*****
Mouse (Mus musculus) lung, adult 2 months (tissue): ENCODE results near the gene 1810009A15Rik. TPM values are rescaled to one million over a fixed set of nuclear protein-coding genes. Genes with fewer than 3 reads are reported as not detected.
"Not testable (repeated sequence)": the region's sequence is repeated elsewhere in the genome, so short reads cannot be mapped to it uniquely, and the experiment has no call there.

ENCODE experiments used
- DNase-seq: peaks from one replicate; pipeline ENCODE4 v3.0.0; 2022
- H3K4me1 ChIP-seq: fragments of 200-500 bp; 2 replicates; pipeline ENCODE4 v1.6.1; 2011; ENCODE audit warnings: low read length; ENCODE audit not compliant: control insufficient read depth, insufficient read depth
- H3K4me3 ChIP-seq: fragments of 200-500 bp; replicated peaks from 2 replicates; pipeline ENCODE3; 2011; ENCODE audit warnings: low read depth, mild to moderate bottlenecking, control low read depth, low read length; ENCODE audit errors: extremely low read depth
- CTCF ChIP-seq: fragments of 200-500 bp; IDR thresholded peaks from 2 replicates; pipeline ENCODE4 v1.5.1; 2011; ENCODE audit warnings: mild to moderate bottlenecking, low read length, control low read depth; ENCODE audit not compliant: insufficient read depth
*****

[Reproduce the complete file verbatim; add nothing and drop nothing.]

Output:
Mouse (Mus musculus) lung, adult 2 months (tissue): ENCODE results near the gene 1810009A15Rik. TPM values are rescaled to one million over a fixed set of nuclear protein-coding genes. Genes with fewer than 3 reads are reported as not detected.
"Not testable (repeated sequence)": the region's sequence is repeated elsewhere in the genome, so short reads cannot be mapped to it uniquely, and the experiment has no call there.

ENCODE experiments used
- DNase-seq: peaks from one replicate; pipeline ENCODE4 v3.0.0; 2022
- H3K4me1 ChIP-seq: fragments of 200-500 bp; 2 replicates; pipeline ENCODE4 v1.6.1; 2011; ENCODE audit warnings: low read length; ENCODE audit not compliant: control insufficient read depth, insufficient read depth
- H3K4me3 ChIP-seq: fragments of 200-500 bp; replicated peaks from 2 replicates; pipeline ENCODE3; 2011; ENCODE audit warnings: low read depth, mild to moderate bottlenecking, control low read depth, low read length; ENCODE audit errors: extremely low read depth
- CTCF ChIP-seq: fragments of 200-500 bp; IDR thresholded peaks from 2 replicates; pipeline ENCODE4 v1.5.1; 2011; ENCODE audit warnings: mild to moderate bottlenecking, low read length, control low read depth; ENCODE audit not compliant: insufficient read depth